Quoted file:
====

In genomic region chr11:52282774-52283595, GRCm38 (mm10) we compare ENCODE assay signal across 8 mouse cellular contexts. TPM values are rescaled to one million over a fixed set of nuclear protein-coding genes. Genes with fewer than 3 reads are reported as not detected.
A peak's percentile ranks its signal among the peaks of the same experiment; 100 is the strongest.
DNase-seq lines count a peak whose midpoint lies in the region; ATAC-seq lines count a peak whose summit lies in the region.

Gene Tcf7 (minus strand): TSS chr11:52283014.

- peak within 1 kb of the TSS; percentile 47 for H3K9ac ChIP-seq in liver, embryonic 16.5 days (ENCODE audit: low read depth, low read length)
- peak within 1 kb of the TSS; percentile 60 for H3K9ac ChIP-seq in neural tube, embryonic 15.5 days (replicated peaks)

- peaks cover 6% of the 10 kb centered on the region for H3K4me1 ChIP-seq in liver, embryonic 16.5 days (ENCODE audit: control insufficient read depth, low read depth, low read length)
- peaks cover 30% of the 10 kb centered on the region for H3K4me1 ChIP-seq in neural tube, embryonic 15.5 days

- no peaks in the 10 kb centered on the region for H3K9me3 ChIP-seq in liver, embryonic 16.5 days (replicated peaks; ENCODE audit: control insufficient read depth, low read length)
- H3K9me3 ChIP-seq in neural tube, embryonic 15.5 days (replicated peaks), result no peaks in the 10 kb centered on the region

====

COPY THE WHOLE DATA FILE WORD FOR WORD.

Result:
In genomic region chr11:52282774-52283595, GRCm38 (mm10) we compare ENCODE assay signal across 8 mouse cellular contexts. TPM values are rescaled to one million over a fixed set of nuclear protein-coding genes. Genes with fewer than 3 reads are reported as not detected.
A peak's percentile ranks its signal among the peaks of the same experiment; 100 is the strongest.
DNase-seq lines count a peak whose midpoint lies in the region; ATAC-seq lines count a peak whose summit lies in the region.

Gene Tcf7 (minus strand): TSS chr11:52283014.

- peak within 1 kb of the TSS; percentile 47 for H3K9ac ChIP-seq in liver, embryonic 16.5 days (ENCODE audit: low read depth, low read length)
- peak within 1 kb of the TSS; percentile 60 for H3K9ac ChIP-seq in neural tube, embryonic 15.5 days (replicated peaks)

- peaks cover 6% of the 10 kb centered on the region for H3K4me1 ChIP-seq in liver, embryonic 16.5 days (ENCODE audit: control insufficient read depth, low read depth, low read length)
- peaks cover 30% of the 10 kb centered on the region for H3K4me1 ChIP-seq in neural tube, embryonic 15.5 days

- no peaks in the 10 kb centered on the region for H3K9me3 ChIP-seq in liver, embryonic 16.5 days (replicated peaks; ENCODE audit: control insufficient read depth, low read length)
- H3K9me3 ChIP-seq in neural tube, embryonic 15.5 days (replicated peaks), result no peaks in the 10 kb centered on the region